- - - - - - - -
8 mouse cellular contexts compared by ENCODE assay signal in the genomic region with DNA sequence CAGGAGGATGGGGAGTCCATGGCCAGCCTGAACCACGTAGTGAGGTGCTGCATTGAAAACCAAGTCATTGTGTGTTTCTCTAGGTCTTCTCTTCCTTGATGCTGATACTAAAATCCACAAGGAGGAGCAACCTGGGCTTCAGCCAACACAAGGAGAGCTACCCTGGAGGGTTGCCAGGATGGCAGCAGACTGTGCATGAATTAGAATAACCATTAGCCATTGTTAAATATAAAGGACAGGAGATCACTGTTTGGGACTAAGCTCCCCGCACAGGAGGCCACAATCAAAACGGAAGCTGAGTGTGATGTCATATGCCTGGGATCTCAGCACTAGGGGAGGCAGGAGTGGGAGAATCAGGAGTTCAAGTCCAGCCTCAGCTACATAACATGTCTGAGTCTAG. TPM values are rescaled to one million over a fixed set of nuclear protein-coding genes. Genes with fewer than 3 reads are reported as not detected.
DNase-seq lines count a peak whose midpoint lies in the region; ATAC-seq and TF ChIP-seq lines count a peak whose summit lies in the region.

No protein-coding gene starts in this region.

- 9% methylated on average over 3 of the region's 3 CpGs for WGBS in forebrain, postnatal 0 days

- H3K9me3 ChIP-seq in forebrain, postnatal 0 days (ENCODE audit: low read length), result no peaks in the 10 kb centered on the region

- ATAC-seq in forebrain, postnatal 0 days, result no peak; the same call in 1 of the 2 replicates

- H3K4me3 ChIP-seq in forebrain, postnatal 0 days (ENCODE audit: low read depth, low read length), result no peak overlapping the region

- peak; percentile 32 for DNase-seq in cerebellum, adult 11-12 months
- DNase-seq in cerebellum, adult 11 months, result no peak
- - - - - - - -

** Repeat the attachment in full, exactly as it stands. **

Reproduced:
8 mouse cellular contexts compared by ENCODE assay signal in the genomic region with DNA sequence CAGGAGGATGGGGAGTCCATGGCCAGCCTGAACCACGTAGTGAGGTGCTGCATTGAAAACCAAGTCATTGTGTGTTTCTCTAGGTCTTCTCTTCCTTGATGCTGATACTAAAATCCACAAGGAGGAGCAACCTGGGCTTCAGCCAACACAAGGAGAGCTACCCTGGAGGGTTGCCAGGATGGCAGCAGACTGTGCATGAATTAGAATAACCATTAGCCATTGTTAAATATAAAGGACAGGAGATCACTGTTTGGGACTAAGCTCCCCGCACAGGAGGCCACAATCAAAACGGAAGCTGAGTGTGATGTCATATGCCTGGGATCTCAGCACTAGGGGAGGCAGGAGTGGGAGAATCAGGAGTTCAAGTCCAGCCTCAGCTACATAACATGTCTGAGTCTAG. TPM values are rescaled to one million over a fixed set of nuclear protein-coding genes. Genes with fewer than 3 reads are reported as not detected.
DNase-seq lines count a peak whose midpoint lies in the region; ATAC-seq and TF ChIP-seq lines count a peak whose summit lies in the region.

No protein-coding gene starts in this region.

- 9% methylated on average over 3 of the region's 3 CpGs for WGBS in forebrain, postnatal 0 days

- H3K9me3 ChIP-seq in forebrain, postnatal 0 days (ENCODE audit: low read length), result no peaks in the 10 kb centered on the region

- ATAC-seq in forebrain, postnatal 0 days, result no peak; the same call in 1 of the 2 replicates

- H3K4me3 ChIP-seq in forebrain, postnatal 0 days (ENCODE audit: low read depth, low read length), result no peak overlapping the region

- peak; percentile 32 for DNase-seq in cerebellum, adult 11-12 months
- DNase-seq in cerebellum, adult 11 months, result no peak